These days we all have smart phones. Smart watches recently received a big boost with Apple's entry. And there is much talk of smart cities, smart factories, smart homes, smart trash receptacles...there's even a smart pacifier for your baby. I'm starting to feel like the term "smart" is so overused, it's becoming meaningless.
And that's had me thinking: What do we mean when we say that a product is "smart"? Obviously, we don't always mean the same thing. But, often, I think the essence of "smart" is "more capable" and "more efficient". Or, stated another way, "it does more, with less."
Recently I had the opportunity to learn about a very innovative product that does more with less, and to speak with one of the lead engineers who developed it. At the Embedded Vision Summit, Mike Aldred of Dyson gave a very interesting keynote talk about the development of the Dyson 360 Eye robotic vacuum cleaner. (Subscribe to the Embedded Vision Insights newsletter to get notified when video of Mike's talk becomes available online.)
In his talk, Mike emphasized the importance of user-centric design. For Dyson, the point of making a robotic vacuum cleaner was to create a device that would clean at least as well as a human using a conventional vacuum cleaner – while freeing the human to do other things. Not surprisingly, one of the requirements for an effective vacuum cleaner is a powerful motor to generate suction. Of course, a powerful motor consumes significant battery power. This, combined with the relatively small space available for the on-board battery, means that the run-time of the vacuum robot is going to be limited.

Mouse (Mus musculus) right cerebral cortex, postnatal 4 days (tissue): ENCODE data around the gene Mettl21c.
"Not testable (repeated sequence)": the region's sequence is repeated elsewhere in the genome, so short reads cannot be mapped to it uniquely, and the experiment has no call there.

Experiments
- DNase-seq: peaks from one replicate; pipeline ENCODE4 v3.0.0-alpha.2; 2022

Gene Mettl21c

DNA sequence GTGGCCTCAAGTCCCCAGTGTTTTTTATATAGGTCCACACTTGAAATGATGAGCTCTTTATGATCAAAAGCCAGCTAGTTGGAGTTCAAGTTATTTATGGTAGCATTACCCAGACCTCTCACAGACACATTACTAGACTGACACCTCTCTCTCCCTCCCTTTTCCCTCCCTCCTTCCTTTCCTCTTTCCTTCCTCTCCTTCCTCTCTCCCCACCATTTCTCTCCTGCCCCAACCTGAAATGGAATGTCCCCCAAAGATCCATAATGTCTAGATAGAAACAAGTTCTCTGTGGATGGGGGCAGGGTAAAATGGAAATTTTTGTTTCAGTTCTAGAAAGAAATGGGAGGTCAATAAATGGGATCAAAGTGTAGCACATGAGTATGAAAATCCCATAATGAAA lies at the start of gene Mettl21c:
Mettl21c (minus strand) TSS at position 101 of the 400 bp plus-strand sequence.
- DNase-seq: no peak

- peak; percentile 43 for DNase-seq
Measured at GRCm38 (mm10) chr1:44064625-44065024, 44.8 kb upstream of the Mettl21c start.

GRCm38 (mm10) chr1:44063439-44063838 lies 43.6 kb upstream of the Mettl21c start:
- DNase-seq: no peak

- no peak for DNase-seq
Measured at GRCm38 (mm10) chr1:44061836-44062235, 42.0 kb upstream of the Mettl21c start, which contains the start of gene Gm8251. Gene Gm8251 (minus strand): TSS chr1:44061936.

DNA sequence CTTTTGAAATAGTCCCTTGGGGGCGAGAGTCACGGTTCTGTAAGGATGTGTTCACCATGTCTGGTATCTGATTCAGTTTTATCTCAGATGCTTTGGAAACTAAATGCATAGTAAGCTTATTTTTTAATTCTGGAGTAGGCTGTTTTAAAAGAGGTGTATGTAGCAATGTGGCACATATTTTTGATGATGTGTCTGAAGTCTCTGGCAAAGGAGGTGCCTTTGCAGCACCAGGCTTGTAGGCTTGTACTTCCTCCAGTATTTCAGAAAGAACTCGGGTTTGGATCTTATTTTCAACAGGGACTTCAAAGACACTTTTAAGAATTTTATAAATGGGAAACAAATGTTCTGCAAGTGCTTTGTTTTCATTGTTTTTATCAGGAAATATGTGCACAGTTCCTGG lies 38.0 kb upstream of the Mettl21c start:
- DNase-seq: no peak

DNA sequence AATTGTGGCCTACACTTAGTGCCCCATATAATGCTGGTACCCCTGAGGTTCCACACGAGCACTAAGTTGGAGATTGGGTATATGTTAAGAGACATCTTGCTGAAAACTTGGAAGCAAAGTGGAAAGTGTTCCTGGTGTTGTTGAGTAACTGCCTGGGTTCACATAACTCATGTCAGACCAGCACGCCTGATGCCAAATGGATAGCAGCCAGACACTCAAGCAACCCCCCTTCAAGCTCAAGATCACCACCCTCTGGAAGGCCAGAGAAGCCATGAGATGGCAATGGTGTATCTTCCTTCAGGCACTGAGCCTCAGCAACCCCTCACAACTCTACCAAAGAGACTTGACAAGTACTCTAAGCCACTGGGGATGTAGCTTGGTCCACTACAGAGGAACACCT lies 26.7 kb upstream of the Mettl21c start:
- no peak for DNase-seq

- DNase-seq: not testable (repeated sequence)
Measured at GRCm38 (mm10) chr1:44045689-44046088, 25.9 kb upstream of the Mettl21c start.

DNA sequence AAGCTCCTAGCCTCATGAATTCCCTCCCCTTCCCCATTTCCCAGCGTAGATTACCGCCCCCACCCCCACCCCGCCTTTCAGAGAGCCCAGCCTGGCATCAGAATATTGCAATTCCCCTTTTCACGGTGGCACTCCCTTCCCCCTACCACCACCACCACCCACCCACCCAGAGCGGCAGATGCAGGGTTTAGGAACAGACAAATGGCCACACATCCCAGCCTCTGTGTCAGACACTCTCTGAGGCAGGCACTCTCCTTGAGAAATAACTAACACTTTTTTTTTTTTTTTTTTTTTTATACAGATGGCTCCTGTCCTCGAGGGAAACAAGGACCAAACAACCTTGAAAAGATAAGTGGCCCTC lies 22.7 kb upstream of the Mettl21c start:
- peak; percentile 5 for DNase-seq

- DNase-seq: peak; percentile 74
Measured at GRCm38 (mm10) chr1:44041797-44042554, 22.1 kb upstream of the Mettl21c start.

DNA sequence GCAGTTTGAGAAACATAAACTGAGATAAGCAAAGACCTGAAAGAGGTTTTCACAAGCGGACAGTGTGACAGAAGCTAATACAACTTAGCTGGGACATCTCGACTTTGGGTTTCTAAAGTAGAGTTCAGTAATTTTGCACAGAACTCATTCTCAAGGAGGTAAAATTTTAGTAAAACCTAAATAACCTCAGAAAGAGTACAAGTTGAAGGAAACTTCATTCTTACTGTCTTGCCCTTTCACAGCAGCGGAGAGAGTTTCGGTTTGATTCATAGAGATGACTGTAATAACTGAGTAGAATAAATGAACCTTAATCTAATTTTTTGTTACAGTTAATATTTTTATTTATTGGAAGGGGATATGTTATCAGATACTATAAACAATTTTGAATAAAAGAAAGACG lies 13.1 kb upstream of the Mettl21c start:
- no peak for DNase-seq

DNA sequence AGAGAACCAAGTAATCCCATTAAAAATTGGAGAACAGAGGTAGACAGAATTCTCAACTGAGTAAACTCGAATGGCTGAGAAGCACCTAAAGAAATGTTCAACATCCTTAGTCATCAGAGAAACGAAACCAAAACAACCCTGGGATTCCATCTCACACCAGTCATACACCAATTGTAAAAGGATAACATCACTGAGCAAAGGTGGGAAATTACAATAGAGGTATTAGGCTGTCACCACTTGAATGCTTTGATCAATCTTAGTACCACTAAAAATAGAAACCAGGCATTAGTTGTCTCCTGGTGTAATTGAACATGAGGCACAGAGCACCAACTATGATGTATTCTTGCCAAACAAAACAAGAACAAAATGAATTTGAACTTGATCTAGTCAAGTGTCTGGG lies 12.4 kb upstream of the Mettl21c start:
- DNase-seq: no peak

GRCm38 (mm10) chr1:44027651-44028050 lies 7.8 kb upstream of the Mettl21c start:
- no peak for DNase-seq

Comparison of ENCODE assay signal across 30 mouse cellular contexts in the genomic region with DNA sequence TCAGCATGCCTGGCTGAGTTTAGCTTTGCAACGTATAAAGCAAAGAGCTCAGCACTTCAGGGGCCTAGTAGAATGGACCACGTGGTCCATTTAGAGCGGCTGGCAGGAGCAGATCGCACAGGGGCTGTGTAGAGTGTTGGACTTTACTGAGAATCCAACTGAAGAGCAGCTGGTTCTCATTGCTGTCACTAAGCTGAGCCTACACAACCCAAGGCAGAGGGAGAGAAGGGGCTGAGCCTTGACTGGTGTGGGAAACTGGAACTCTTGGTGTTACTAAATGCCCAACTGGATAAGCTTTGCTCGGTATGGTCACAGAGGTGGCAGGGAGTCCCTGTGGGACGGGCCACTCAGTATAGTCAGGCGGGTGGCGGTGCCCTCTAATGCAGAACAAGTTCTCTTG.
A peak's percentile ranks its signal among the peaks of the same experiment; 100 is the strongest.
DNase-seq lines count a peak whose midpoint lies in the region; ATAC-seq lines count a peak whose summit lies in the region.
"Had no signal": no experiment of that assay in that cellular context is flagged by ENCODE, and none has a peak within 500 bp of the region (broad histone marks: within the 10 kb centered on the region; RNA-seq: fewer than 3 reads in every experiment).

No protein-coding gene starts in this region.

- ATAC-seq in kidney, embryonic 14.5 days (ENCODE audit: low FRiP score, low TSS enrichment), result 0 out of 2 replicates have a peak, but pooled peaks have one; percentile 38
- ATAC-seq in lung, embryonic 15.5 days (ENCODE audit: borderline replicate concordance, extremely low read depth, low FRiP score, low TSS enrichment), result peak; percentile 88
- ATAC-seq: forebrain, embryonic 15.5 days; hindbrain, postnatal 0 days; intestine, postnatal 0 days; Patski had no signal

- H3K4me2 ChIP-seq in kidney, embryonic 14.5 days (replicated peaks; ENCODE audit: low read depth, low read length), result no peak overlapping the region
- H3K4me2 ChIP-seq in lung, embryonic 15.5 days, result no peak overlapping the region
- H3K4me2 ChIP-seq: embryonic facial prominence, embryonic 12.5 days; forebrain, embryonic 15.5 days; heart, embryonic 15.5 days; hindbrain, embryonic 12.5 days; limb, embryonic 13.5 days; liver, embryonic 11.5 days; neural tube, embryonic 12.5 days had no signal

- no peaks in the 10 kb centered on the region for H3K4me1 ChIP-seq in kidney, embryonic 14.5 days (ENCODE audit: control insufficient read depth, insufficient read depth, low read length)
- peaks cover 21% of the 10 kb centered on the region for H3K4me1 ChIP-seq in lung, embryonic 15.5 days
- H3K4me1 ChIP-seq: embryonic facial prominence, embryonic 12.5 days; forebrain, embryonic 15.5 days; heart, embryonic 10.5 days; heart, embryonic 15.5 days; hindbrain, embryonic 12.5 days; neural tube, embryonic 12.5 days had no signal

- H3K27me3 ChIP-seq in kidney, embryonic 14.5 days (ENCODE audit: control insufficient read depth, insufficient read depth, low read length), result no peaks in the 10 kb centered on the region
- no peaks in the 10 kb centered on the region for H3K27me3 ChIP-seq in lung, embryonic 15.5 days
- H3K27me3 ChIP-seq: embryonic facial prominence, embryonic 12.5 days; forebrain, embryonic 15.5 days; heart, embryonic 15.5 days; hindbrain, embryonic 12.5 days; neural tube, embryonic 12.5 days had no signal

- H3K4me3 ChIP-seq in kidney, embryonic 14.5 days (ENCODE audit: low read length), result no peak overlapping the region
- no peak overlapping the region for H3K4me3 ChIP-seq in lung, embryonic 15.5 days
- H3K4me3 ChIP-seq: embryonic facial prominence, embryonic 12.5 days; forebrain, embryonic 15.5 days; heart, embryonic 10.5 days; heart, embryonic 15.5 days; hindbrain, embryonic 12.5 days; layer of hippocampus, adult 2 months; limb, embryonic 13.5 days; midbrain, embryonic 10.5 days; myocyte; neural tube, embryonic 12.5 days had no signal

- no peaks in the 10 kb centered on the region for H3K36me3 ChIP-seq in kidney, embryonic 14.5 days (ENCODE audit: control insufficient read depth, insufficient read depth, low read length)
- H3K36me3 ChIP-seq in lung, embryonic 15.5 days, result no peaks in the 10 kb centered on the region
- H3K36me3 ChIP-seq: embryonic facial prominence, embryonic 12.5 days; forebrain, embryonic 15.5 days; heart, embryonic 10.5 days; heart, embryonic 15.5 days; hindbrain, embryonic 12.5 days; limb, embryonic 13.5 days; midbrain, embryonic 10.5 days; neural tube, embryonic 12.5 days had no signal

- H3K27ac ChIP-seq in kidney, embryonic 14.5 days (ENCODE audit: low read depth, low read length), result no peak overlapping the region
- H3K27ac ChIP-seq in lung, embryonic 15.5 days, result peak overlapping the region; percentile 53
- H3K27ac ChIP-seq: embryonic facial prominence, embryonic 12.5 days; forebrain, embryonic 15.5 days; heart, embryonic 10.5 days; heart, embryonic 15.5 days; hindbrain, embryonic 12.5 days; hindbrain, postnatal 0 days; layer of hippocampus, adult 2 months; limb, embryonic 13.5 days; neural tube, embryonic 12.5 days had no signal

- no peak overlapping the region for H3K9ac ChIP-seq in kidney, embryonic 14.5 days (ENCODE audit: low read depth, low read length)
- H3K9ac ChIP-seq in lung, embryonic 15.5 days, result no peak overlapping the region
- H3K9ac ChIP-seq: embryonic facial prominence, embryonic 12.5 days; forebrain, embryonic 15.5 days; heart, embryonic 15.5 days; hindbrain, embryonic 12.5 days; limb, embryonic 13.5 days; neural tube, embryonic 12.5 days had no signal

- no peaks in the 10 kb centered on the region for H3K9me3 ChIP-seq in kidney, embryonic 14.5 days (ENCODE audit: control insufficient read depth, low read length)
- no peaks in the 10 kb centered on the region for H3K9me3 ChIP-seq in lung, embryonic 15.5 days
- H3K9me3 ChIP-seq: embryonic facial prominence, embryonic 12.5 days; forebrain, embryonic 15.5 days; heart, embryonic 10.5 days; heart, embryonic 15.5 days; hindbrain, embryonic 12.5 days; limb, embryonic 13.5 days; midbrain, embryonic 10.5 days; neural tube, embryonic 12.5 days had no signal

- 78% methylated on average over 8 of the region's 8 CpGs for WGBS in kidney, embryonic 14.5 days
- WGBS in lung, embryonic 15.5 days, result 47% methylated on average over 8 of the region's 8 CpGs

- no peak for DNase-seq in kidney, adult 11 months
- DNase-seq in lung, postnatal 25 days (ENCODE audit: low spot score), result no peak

A vital question, then, is how to enable the robot to get the most cleaning done with one battery charge worth of energy. For Dyson, computer vision was the key. By endowing the robot with a 360 degree panoramic camera and clever algorithms, Aldred and his team enabled the 360 Eye to generate a map of a room on-the-fly. Once the map is in hand, the robot can plot an efficient course that enables it to clean the entire floor without back-tracking. In other words, by being smarter, the robot does more (cleaning) with less (energy).
This inspiring example got me wondering: Are there other – perhaps bigger – opportunities to save energy via smarter devices? For example, what about those self-driving cars we've been hearing about so much lately? Most of the buzz about self-driving cars has been about reducing accidents, and reducing time wasted driving. Those are important potential benefits. But self-driving cars also have the potential to save energy, by driving more efficiently and reducing congestion.
An early example of this is visible today in a product being demonstrated by start-up Peloton, which is the closest thing to a Star Trek "tractor beam" I've seen so far: Peloton's system pairs up tractor-trailers on the highway, keeping the two trucks within about 10 meters of each other. The resulting reduction in air resistance improves fuel efficiency for both the lead truck and the follower.
This reminds me of another key lesson from Mike Aldred's presentation: technology for its own sake may be intellectually stimulating, but at the end of the day, what matters is technology that makes a difference in peoples' lives. While there are more than a few examples of "because we can" in the current, growing wave of "smart" products, I'm excited about the truly smart devices that will enable us to do more with less.